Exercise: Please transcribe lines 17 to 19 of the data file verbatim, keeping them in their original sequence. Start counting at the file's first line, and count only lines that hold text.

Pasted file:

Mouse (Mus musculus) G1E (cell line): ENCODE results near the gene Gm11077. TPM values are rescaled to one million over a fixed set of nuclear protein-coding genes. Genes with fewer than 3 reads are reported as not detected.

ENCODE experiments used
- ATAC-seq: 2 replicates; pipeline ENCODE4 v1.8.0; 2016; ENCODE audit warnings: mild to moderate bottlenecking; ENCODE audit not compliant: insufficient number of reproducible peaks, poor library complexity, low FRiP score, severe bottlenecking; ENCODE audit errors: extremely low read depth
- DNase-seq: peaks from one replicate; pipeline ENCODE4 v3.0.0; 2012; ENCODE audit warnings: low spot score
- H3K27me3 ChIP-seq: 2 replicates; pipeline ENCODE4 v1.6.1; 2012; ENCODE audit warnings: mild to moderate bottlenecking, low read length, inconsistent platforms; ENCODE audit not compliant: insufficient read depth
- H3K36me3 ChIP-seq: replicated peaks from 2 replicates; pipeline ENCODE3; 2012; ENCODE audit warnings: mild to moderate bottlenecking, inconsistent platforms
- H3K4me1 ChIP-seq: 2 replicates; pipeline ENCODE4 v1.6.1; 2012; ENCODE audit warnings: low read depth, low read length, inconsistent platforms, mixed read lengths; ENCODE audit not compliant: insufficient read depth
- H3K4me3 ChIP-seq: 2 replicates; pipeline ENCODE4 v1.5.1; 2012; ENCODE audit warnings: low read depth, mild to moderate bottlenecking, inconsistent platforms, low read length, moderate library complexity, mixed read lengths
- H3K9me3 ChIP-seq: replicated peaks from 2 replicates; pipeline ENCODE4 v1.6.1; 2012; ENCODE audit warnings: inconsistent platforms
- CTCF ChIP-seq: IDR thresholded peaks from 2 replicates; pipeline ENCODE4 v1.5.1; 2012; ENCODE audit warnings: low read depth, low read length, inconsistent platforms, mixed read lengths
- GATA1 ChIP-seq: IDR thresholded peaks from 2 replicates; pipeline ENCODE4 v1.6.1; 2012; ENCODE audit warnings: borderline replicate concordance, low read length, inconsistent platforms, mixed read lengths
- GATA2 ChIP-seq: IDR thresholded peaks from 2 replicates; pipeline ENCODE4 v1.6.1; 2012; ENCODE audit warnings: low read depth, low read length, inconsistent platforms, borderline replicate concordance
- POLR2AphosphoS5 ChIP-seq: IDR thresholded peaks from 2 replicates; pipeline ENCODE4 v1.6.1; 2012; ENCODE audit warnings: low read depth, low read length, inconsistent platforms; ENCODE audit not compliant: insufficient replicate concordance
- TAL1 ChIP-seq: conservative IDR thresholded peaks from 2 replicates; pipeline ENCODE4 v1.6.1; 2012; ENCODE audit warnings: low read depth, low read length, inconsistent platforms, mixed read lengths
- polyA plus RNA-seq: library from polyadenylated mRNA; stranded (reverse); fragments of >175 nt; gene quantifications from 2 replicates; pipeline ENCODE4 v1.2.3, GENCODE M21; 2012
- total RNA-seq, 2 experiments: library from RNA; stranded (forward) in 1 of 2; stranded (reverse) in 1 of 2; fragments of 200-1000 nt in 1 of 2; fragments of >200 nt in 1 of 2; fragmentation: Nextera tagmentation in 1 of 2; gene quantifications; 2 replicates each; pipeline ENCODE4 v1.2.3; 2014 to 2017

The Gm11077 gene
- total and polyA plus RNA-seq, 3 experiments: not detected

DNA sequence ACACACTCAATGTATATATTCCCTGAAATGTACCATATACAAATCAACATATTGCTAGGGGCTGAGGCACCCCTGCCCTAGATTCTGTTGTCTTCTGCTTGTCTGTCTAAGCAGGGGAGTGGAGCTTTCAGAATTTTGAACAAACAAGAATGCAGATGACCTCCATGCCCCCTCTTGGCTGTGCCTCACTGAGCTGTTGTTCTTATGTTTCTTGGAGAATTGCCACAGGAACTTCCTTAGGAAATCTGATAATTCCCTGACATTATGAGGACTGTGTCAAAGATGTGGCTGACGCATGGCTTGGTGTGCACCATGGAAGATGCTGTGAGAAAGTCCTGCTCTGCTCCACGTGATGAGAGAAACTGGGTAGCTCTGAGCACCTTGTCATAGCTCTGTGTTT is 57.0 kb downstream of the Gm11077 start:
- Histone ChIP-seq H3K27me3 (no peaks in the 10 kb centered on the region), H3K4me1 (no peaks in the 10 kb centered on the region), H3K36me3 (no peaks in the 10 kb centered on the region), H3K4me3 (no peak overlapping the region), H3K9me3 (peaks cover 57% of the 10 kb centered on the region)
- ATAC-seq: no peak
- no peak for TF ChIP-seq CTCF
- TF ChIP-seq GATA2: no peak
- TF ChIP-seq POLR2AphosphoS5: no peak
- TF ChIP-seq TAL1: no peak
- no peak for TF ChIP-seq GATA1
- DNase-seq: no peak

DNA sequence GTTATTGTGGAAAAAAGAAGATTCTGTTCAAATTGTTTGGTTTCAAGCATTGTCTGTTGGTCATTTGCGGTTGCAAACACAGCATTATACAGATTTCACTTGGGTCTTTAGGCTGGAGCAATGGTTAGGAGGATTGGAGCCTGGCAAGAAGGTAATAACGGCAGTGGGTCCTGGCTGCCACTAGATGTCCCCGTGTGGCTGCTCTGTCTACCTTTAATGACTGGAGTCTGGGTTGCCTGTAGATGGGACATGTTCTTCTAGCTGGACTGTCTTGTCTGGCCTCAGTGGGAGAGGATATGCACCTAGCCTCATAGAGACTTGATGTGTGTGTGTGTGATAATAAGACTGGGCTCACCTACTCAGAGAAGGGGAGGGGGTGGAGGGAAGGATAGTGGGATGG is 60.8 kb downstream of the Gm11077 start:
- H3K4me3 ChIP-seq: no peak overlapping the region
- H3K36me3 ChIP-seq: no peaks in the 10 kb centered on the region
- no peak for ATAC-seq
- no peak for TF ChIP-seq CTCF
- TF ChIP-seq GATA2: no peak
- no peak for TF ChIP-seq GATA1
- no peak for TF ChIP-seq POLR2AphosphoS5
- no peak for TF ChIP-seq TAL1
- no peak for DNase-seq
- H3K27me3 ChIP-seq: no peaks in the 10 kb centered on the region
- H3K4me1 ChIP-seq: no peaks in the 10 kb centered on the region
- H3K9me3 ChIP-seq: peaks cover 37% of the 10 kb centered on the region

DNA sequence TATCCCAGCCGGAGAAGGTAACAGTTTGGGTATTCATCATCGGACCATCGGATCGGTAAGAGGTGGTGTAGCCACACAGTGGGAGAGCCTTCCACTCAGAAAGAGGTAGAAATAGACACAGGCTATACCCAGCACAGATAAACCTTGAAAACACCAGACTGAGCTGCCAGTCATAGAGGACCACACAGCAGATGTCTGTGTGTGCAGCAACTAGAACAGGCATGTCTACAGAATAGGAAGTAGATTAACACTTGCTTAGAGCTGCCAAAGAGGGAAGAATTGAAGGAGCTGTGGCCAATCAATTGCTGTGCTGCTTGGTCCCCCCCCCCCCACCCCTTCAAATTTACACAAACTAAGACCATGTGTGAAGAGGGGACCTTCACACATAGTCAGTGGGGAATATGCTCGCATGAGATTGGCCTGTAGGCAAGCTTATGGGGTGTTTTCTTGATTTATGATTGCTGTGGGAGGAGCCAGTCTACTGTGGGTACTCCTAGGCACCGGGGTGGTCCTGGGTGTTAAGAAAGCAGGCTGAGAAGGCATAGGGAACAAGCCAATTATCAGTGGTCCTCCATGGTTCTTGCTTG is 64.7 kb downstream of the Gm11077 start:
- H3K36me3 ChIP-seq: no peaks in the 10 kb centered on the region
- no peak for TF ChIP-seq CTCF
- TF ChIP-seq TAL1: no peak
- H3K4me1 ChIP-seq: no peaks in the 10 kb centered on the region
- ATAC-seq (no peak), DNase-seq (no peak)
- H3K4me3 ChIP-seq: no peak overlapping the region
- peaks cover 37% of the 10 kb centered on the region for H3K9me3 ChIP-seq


The Gm11077 gene
- total and polyA plus RNA-seq, 3 experiments: not detected

DNA sequence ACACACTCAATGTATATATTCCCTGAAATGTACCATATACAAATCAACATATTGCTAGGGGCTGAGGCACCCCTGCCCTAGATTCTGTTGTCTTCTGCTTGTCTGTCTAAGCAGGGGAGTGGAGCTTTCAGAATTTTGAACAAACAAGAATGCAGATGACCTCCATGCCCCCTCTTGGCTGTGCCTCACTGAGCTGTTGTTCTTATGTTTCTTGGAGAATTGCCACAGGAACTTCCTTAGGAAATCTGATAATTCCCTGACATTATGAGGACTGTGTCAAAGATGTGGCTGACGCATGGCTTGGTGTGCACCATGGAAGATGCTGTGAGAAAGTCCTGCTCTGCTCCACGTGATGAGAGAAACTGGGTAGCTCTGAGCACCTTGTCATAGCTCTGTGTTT is 57.0 kb downstream of the Gm11077 start: